HH Discipline: A Necessary Condition For Successful Investing

If you’re a masochist, the implication for you is that you should check the value of your portfolio as frequently as humanly possible. For the rest of us, the implications are many. First, the more frequently you check your portfolio, the less happy you are likely to be, as well as less able to enjoy your life. Second, all else equal, the less frequently that you check the value of your portfolio, the more equity risk you should be able to take. Third, the more frequently you check your portfolio, the more tempted you will be to abandon your investment plan to avoid pain.

The bottom line is that if you cannot resist frequently checking your portfolio’s value, you should be more conservative because you will be feeling the pain of losses more frequently. Feel enough pain, and even the most well-thought-out investment plans can end up in the trash heap of emotions.

There’s another important message here. The less you watch and/or read the financial media, and the less you pay attention to economic and market forecasts (because they can cause you to imagine pain), the more successful investor you are likely to be!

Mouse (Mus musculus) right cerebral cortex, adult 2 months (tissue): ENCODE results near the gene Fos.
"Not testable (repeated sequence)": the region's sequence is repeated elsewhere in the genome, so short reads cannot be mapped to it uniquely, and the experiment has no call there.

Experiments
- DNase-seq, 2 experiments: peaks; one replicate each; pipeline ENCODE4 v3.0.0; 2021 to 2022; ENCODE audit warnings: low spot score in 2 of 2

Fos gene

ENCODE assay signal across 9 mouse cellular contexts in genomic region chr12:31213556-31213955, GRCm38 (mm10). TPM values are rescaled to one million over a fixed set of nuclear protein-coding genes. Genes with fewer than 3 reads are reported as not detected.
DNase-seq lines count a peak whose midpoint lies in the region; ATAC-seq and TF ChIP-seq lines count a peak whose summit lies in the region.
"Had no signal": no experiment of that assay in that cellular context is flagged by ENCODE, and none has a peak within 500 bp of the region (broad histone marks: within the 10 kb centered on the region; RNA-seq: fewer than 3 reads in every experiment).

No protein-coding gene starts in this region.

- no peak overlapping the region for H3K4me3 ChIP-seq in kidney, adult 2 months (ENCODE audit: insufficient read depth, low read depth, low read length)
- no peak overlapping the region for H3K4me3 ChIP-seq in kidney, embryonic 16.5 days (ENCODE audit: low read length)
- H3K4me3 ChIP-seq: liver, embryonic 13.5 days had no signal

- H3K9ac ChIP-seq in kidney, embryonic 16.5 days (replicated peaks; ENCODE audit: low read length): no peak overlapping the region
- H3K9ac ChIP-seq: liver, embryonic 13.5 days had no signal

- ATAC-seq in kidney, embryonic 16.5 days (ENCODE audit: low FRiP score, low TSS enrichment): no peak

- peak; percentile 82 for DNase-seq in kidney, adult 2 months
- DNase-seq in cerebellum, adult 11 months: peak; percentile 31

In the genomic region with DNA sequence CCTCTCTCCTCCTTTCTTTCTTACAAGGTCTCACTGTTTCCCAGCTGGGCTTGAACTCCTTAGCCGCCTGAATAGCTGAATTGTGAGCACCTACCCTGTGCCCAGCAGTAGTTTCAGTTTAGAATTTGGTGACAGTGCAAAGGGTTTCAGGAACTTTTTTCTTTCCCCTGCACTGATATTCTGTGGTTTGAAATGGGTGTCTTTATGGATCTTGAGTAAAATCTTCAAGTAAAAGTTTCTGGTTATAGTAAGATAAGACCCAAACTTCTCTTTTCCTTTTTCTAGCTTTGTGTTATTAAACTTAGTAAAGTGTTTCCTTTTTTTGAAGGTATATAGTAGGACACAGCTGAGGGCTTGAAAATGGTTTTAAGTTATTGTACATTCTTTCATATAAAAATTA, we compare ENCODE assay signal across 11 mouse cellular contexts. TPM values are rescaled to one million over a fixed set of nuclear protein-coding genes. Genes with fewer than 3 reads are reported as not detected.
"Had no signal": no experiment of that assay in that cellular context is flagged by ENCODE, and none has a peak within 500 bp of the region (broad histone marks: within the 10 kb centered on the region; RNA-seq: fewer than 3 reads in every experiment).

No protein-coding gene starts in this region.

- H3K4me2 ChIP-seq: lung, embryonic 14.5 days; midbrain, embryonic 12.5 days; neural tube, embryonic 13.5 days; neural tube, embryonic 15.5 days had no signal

Warren Buffett has accurately stated that “investing is simple, but not easy.” (outlined in great detail by Wes, here) The simple part is that the winning strategy is to act like the lowly postage stamp, which adheres to its letter until it reaches its destination. Similarly, investors should stick to their asset allocation until they reach their financial goals.

The reason investing isn’t easy is that it can be difficult for many individuals to control their emotions (greed and envy in bull markets and fear and panic in bear markets). In fact, I’ve come to believe that bear markets are the mechanism by which assets are transferred from those with weak stomachs and without an investment plan to those with well-thought-out plans—meaning they anticipate bear markets—and the discipline to follow to those plans.

A necessary condition for staying disciplined is to have a plan to which you can adhere. But that’s not sufficient. The sufficient condition is that you must be sure your plan avoids taking more risk than you have the ability, willingness and need to take. If you exceed any of those, you just might find your stomach taking over the decision-making. If you don’t have a plan, develop one. If you do have one, and it’s well-thought-out, stick to it.

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